What Alice Forgot: A Book Review & Reflections On Evolving Through Life

It’s been a while since I’ve shared a book review.  As readers may already know, one of my time management strategies is to listen to audio books during my commute to and from work.  I’ve listened to a couple of entertaining books since returning from maternity leave, but “What Alice Forgot” is the selection that invoked the most personal reflection.  This story from Liane Moriarty helped me reach some significant realizations about focusing on the right priorities during this phase of my life.



My second book by Liane Moriaty, this story was certainly as entertaining as “Big Little Lies.”  However, I found “What Alice Forgot” to be more relevant to my current struggles and worries about the future, including a fear of losing special memories and learning to adapt as relationships change.  I also took away a bit of a warning from the story, a warning about losing yourself to the day-to-day stress of being a too-busy adult.


The basic summary of the story is that Alice suffers an injury at the gym which causes her to lose ten years of her memory.  She thinks she is only 29 years old and pregnant with her first child, when she’s actually 39 and life is very, very different.


One of the reasons that this book really spoke to me was probably the fact that I’m right in the middle of Alice’s “lost time” right now.  And we’re struggling through it.  While I could never regret the sweet little boys who recently joined our family, I can’t help giving in to those seductive musings about an alternative life.  Where would we be if we had just stopped with three kids?  Would life be so much better and easier?  Would our marriage be happier?  Would the kids be better off receiving more attention?  Or, maybe I would feel regret towards not trying to have just one more baby.


Much of the story focused on Alice’s relationship with her husband, Nick.  I found myself thinking back to our own relationship of ten years ago, and it almost felt like I was mourning the loss of who we used to be before children.  I remembered the flippant, earlier version of myself, who was fearless and ready to go on an adventure or perfectly fine with just wasting the day away being lazy – no guilt about things that I should be doing.  I wondered about what happened to her.  And I think about my husband, who used to be so silly, often acting like a child himself.  These days he seems so worn down by responsibilities and lack of sleep.  The little things irritate him so easily, and there is a limitless supply of such little things in our crazy home.


Moriarty writes, “Each memory, good and bad, was another invisible thread that bound them together…It was as simple and complicated as that.  Love after children, after you’ve hurt each other and forgiven each other, bored each other and surprised each other, after you’ve seen the worst and the best…well, that sort of love is ineffable. It deserves its own word.”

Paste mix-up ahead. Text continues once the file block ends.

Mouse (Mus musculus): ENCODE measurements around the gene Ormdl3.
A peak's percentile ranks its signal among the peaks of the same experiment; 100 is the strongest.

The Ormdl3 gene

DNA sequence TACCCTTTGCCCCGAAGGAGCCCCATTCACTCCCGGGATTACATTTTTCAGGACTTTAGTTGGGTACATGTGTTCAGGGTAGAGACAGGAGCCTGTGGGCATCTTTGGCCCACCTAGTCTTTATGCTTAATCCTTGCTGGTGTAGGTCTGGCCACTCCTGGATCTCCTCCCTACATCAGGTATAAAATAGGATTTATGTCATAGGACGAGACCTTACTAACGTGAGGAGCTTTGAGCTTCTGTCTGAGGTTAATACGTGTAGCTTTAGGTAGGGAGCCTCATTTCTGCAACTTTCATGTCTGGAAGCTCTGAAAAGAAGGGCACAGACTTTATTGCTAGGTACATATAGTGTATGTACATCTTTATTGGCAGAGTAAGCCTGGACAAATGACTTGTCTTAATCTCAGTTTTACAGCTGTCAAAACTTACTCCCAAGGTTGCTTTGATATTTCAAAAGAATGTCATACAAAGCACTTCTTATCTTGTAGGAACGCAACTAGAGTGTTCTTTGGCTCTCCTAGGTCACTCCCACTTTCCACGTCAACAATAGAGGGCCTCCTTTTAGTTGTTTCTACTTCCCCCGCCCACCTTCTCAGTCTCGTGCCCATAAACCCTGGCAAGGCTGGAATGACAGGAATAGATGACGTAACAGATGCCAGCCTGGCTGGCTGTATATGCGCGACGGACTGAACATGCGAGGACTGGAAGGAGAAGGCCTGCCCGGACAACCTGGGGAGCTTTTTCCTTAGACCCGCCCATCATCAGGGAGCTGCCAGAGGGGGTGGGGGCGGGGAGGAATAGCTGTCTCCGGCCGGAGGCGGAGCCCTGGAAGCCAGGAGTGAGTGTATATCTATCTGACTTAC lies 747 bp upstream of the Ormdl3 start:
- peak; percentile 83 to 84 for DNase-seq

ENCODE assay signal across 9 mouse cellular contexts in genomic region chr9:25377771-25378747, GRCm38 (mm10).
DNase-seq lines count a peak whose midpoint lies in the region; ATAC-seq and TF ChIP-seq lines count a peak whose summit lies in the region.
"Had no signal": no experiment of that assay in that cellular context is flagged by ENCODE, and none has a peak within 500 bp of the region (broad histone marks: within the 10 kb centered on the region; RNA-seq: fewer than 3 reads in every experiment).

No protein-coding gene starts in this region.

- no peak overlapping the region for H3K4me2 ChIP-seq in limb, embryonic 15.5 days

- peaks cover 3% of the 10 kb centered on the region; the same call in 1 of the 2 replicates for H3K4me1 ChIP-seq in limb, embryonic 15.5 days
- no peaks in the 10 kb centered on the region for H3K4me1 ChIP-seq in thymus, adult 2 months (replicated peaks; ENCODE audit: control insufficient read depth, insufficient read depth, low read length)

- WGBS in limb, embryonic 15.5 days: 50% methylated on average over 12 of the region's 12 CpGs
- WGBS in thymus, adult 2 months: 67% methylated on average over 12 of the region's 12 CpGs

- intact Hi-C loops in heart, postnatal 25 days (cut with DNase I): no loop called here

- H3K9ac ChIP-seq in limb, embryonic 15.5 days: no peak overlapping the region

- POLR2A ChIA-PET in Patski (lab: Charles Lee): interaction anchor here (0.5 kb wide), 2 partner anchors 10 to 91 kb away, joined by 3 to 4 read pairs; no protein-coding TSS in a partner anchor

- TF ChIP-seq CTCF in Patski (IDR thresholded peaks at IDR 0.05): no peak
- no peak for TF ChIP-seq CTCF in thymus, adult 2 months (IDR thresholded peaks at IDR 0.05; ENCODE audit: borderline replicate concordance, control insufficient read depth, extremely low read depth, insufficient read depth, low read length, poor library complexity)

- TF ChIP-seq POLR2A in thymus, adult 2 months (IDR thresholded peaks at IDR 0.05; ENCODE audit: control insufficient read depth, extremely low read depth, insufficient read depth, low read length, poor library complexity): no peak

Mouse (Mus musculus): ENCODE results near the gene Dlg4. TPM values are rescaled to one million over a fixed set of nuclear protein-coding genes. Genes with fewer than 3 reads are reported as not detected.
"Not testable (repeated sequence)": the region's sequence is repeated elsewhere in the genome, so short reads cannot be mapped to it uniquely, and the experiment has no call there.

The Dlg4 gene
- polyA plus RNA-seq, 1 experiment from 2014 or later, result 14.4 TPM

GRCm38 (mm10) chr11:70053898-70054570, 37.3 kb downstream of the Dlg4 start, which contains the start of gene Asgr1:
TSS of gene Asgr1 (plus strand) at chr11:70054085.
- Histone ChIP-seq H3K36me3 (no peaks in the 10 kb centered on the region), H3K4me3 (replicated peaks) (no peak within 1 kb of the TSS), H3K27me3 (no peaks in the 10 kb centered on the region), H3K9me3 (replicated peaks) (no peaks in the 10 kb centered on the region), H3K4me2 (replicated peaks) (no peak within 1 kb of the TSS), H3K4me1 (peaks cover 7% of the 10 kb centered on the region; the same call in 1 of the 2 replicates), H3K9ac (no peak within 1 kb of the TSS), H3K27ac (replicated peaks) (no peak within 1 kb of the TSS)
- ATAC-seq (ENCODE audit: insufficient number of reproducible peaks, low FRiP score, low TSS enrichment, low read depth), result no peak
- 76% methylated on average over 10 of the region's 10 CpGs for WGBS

This book helped me consider my marriage as a whole.  No, we are not the same people as when we were young and dating.  We are different and our relationship is so much more complex because of all that we’ve been through together.  I’m sure our marriage will continue to change throughout our lives.  There will be plenty of different phases, as we continue to mature and our day-to-day experience takes on many different shapes.  We have to learn to appreciate how the bad times make the good times that much more enjoyable.  All of these experiences contribute towards the complex mosaic of our marriage – you just need to step back a bit to see it.


“What Alice Forgot” also forced me to confront my fear about losing important memories.  My husband always remembers more than me and it can be really upsetting at times.  I overreact by trying too hard to remember it all.  There I am, in the midst of sweet baby snuggles, and I’m distracted by the thought of needing to make it a permanent memory.  I try to force my brain to record and preserve every precious detail, as if doing so will allow me to mentally travel back in time to experience this again over and over.


But I can’t spend life reminiscing.  My joy will always be greatest in the present, the moment when you’re actually enjoying something with all of your senses.  No matter how much recall your brain provides, memories will never be the same as what you’re experiencing in the present.  We should apply that fact as a lesson to focus on what we have to enjoy right now.  Yes, memories are nice and it’s always fun to plan ahead and be excited for the future.  However, the present is the best you’re ever going to get, so try to make the most of it.


I really enjoyed this story.  It helped me to understand that just because time has forced you to change, you’re still the same person deep down inside.  Your best self is probably an integration of the optimistic youth and the wiser, educated grown-up.  Similarly, a good life is not all joy, but a melding of different experiences that give depth and perspective to your most treasured memories.



Have you read any good books lately?  If so, please share 🙂




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